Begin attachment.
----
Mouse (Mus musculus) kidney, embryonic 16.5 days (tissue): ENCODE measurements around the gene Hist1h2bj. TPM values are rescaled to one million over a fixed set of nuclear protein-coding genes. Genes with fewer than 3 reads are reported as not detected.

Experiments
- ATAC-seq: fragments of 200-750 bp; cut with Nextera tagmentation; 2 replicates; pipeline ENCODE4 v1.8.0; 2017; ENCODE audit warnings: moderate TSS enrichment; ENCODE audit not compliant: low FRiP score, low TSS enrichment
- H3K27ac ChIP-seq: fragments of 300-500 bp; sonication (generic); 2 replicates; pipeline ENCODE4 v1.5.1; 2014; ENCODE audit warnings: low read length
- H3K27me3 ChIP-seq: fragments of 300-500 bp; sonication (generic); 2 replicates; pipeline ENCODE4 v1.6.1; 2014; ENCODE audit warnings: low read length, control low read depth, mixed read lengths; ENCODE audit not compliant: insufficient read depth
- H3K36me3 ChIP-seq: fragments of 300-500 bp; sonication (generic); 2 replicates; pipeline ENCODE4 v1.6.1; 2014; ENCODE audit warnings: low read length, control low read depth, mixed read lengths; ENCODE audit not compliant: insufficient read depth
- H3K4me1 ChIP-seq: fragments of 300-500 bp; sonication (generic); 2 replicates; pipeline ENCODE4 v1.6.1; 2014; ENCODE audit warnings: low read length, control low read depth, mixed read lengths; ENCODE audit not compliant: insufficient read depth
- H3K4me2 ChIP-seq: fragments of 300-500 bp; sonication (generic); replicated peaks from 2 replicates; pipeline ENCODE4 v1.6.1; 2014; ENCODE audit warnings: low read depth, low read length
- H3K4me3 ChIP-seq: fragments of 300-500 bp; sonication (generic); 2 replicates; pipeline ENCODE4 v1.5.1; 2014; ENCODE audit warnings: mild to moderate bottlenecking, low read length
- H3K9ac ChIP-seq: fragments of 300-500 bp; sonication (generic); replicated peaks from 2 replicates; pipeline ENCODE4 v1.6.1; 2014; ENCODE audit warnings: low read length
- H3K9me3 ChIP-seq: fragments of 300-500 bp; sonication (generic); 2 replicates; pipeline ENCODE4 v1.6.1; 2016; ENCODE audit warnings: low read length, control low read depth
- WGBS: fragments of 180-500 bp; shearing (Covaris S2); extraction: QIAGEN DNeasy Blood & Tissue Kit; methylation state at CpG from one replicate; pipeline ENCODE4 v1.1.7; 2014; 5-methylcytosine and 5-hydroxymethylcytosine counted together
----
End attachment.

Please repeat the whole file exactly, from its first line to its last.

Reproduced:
Mouse (Mus musculus) kidney, embryonic 16.5 days (tissue): ENCODE measurements around the gene Hist1h2bj. TPM values are rescaled to one million over a fixed set of nuclear protein-coding genes. Genes with fewer than 3 reads are reported as not detected.

Experiments
- ATAC-seq: fragments of 200-750 bp; cut with Nextera tagmentation; 2 replicates; pipeline ENCODE4 v1.8.0; 2017; ENCODE audit warnings: moderate TSS enrichment; ENCODE audit not compliant: low FRiP score, low TSS enrichment
- H3K27ac ChIP-seq: fragments of 300-500 bp; sonication (generic); 2 replicates; pipeline ENCODE4 v1.5.1; 2014; ENCODE audit warnings: low read length
- H3K27me3 ChIP-seq: fragments of 300-500 bp; sonication (generic); 2 replicates; pipeline ENCODE4 v1.6.1; 2014; ENCODE audit warnings: low read length, control low read depth, mixed read lengths; ENCODE audit not compliant: insufficient read depth
- H3K36me3 ChIP-seq: fragments of 300-500 bp; sonication (generic); 2 replicates; pipeline ENCODE4 v1.6.1; 2014; ENCODE audit warnings: low read length, control low read depth, mixed read lengths; ENCODE audit not compliant: insufficient read depth
- H3K4me1 ChIP-seq: fragments of 300-500 bp; sonication (generic); 2 replicates; pipeline ENCODE4 v1.6.1; 2014; ENCODE audit warnings: low read length, control low read depth, mixed read lengths; ENCODE audit not compliant: insufficient read depth
- H3K4me2 ChIP-seq: fragments of 300-500 bp; sonication (generic); replicated peaks from 2 replicates; pipeline ENCODE4 v1.6.1; 2014; ENCODE audit warnings: low read depth, low read length
- H3K4me3 ChIP-seq: fragments of 300-500 bp; sonication (generic); 2 replicates; pipeline ENCODE4 v1.5.1; 2014; ENCODE audit warnings: mild to moderate bottlenecking, low read length
- H3K9ac ChIP-seq: fragments of 300-500 bp; sonication (generic); replicated peaks from 2 replicates; pipeline ENCODE4 v1.6.1; 2014; ENCODE audit warnings: low read length
- H3K9me3 ChIP-seq: fragments of 300-500 bp; sonication (generic); 2 replicates; pipeline ENCODE4 v1.6.1; 2016; ENCODE audit warnings: low read length, control low read depth
- WGBS: fragments of 180-500 bp; shearing (Covaris S2); extraction: QIAGEN DNeasy Blood & Tissue Kit; methylation state at CpG from one replicate; pipeline ENCODE4 v1.1.7; 2014; 5-methylcytosine and 5-hydroxymethylcytosine counted together